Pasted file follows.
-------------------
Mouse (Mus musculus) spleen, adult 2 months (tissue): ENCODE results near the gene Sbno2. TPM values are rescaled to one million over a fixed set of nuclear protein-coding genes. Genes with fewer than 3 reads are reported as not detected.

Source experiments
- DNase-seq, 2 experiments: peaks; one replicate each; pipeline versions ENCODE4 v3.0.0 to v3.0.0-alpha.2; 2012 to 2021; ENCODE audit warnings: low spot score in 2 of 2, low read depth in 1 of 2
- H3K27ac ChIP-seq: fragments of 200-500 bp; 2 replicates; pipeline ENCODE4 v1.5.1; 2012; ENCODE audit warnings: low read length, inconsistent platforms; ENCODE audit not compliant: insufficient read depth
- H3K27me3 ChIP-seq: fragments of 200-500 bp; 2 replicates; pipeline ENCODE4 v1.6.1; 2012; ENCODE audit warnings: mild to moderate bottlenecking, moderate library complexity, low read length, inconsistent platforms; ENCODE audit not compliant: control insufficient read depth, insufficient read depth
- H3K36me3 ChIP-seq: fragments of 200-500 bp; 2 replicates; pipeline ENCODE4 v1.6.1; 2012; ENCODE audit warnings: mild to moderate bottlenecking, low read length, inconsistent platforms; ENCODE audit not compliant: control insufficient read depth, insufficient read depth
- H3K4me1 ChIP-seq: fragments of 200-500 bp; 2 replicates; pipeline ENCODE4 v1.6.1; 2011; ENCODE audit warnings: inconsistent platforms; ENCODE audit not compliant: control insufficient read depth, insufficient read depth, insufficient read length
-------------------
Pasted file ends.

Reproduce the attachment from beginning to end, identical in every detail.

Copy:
Mouse (Mus musculus) spleen, adult 2 months (tissue): ENCODE results near the gene Sbno2. TPM values are rescaled to one million over a fixed set of nuclear protein-coding genes. Genes with fewer than 3 reads are reported as not detected.

Source experiments
- DNase-seq, 2 experiments: peaks; one replicate each; pipeline versions ENCODE4 v3.0.0 to v3.0.0-alpha.2; 2012 to 2021; ENCODE audit warnings: low spot score in 2 of 2, low read depth in 1 of 2
- H3K27ac ChIP-seq: fragments of 200-500 bp; 2 replicates; pipeline ENCODE4 v1.5.1; 2012; ENCODE audit warnings: low read length, inconsistent platforms; ENCODE audit not compliant: insufficient read depth
- H3K27me3 ChIP-seq: fragments of 200-500 bp; 2 replicates; pipeline ENCODE4 v1.6.1; 2012; ENCODE audit warnings: mild to moderate bottlenecking, moderate library complexity, low read length, inconsistent platforms; ENCODE audit not compliant: control insufficient read depth, insufficient read depth
- H3K36me3 ChIP-seq: fragments of 200-500 bp; 2 replicates; pipeline ENCODE4 v1.6.1; 2012; ENCODE audit warnings: mild to moderate bottlenecking, low read length, inconsistent platforms; ENCODE audit not compliant: control insufficient read depth, insufficient read depth
- H3K4me1 ChIP-seq: fragments of 200-500 bp; 2 replicates; pipeline ENCODE4 v1.6.1; 2011; ENCODE audit warnings: inconsistent platforms; ENCODE audit not compliant: control insufficient read depth, insufficient read depth, insufficient read length